The villains of the piece are a horde of umpteen billion savages from the land of Mongolasiastan. They've been fighting amongst themselves for a thousand or so years, but got their act together in order to mount a pretty impressive attack on the heroland of Drenai. The Drenai empire has grown old ungracefully - it is flabby, slightly senile and prone to pissing itself. So when its weak and un-Manly peace talks with Mongolasia fail, the Drenai are caught with their elastic-banded-pants down. Only one small fortress stands between the ravening hordes of stranger-dangers and the soft underbelly of wholesome Drenai farmland.
With disaster looming, Druss is summoned from his wilderness cabin (where he punched bears and had shouting matches with Death for fun). Fully a quarter of the book is merely his Manly approach to Fort Doomed - wrestling, shooting and axe-cleaving his way through the countryside. When he does show up, he brings a tide of engorged Manliness in tow.
Outnumbered umpteen billion savages to a mere ten thousand fightin' blue-eyed whiteys, the Drenai shouldn't stand a chance... BUT, Men enjoy being doomed. Without the impending death by rending-apart-and-being-tortured, Men would otherwise never realize how Manly they really are. There's the occasional lackluster moaning about the farming life, but that's then buried behind six pages of drinking rough red wine and hurling people off battlements in the Manly joy of battle.
The rest of the book is, of course, battle battle battle. And not even - dare I say it - good battle. Serbitar (he's the pale one) has a weird sort of precognitive ability which allows him to circumvent the need for strategy by telepathically nicking the enemy battle plans. This trick also works for assassination attempts, well-poisonings, night raids and anything else that might break up the monotony of chucking invaders off of walls.
The plot is repeatedly chucked off the wall as well. Fort Doomed is saved over and over and over again by the infusion of [something] from [someone or someplace you never could've guessed]. It turns out that Serbitar isn't just psychic, he's also royalty! So his two-hundred strong bodyguard comes rolling in to save the day! Rek impresses the Middle Eastern analogue culture to the point where they come swooping in to save the day too! And, little did he know, by shagging Virae, Rek didn't just become Earl, he also fulfilled a prophecy and earned himself a set of magic armor! Start of chapter - doomed; close of chapter - saved. Rinse, repeat.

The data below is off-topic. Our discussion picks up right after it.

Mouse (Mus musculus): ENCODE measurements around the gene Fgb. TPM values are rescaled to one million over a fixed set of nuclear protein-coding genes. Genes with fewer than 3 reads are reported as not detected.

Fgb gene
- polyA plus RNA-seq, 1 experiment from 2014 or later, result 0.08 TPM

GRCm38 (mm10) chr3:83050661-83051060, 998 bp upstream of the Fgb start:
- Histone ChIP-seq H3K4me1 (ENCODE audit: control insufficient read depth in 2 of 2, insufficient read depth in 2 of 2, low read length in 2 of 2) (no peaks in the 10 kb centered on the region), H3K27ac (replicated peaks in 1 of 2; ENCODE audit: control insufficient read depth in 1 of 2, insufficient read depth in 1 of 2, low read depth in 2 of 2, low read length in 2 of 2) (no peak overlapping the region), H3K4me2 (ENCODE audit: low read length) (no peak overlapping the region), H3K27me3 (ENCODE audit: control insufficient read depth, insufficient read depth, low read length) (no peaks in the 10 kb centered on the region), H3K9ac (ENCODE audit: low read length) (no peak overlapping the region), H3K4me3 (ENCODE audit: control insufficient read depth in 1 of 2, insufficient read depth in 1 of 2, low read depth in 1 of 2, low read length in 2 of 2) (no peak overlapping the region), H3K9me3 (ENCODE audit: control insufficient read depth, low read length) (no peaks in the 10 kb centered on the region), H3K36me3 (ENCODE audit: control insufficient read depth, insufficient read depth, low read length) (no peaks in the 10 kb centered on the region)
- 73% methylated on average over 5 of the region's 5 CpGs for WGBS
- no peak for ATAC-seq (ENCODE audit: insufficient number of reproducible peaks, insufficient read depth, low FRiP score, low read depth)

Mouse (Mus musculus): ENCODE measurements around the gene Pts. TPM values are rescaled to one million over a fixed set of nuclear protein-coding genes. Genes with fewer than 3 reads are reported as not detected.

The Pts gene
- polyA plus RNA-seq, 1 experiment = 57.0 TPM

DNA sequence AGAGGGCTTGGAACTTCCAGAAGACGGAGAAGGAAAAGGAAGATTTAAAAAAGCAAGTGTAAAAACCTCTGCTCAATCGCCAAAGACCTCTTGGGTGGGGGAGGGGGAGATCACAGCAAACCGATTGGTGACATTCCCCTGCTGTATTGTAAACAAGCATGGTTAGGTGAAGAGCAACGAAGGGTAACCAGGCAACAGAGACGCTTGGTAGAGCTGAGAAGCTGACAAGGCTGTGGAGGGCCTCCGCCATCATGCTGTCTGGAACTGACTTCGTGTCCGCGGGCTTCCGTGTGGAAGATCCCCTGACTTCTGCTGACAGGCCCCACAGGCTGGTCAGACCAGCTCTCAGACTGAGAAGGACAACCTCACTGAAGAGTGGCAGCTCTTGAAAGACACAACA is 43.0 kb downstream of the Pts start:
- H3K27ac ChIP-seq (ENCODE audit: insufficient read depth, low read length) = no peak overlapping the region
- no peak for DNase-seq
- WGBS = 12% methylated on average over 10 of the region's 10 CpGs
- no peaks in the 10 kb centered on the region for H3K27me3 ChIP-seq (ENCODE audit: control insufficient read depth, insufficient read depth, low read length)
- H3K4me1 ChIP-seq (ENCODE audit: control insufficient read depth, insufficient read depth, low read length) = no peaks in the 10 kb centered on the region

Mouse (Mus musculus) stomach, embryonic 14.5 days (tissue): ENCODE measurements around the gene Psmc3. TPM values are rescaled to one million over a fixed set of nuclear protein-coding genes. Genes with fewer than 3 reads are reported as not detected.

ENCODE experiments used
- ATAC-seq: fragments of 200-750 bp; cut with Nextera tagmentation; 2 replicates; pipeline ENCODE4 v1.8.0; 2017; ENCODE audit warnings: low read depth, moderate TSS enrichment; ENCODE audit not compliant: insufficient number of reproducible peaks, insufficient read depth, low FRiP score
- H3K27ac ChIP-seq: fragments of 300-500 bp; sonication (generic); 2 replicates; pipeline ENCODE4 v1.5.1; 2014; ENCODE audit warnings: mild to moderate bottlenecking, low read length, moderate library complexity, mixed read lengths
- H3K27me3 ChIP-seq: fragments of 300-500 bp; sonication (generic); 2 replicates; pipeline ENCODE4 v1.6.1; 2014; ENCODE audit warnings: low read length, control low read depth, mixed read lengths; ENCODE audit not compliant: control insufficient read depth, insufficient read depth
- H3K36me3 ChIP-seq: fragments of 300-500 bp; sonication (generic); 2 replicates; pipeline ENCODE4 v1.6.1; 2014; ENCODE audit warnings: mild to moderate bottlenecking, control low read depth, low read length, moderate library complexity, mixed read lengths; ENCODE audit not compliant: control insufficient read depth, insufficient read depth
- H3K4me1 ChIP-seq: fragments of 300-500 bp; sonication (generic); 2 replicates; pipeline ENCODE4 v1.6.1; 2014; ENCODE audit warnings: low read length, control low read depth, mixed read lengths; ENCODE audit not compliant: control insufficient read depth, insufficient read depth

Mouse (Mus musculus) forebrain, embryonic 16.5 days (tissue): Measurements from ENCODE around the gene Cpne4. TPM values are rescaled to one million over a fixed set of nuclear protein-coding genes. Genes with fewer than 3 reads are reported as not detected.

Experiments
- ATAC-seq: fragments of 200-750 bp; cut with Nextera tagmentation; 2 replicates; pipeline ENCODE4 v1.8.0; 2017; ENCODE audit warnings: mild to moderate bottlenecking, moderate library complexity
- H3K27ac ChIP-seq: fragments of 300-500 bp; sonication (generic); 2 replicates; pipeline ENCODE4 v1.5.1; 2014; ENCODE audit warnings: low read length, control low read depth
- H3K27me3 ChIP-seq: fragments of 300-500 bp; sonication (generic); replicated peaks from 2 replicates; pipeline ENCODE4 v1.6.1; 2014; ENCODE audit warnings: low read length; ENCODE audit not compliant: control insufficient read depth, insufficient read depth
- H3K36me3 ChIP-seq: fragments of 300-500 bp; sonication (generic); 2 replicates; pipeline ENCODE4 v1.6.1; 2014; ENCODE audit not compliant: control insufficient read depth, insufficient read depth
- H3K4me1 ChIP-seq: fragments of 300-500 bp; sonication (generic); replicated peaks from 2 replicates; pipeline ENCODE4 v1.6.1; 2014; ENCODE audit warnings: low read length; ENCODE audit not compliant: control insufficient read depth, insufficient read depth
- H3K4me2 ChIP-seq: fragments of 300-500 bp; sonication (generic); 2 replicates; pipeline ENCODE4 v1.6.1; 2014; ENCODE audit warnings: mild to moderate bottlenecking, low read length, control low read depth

The formula also works for the bad news (if there is any truly "bad" news in book where the characters are actively seeking death). When Druss finally dies (for the first time), he's killed by a Big Scary Famous Bad - so Big, Scary and Famous that he was introduced on the same page. "This was a man that Druss would be hard put not to recognise: Nogusha the Swordsman". Good thing he handed out business cards, because the reader had no clue he was coming.
Fortunately, post-Nogusha, Druss still has a few more deaths in him. The final victory over the combined forces of Mongolasiastan comes when Druss (now dead twice over) mysteriously re-appears alongside all the other fallen heroes as Manly spirits. Naturally, this occurs in the bad guys' moment of triumph. The reverse of fortune is simply too much for the cowardly foe. The three hundred thousand remaining Mongolasiastani soldiers pack up their three hundred thousand remaining wheelie bags, wave to the six living Drenai defenders and roll peacefully back home. Explanations are for girls, get out of our treehouse.
Perhaps that's the real problem with Legend: it doesn't go far enough.
Focusing on a battle is unusual, interesting and pretty fun, but it isn't a substitute for plot. Setting a tone of impending doom makes for an intriguing atmosphere, but it still doesn't preclude the need for character growth. And creating a gritty, character-focused setting is meaningless when the plot is advanced - and the day is ultimately saved - by spurious magical fluffery.
Legend talks a big game, but doesn't actually deliver on its promise. It does, however, foreshadow bigger and better books in the realm of gritty, military, low-fantasy fiction.
*All book covers from the spectacular cover gallery at Legend Readers.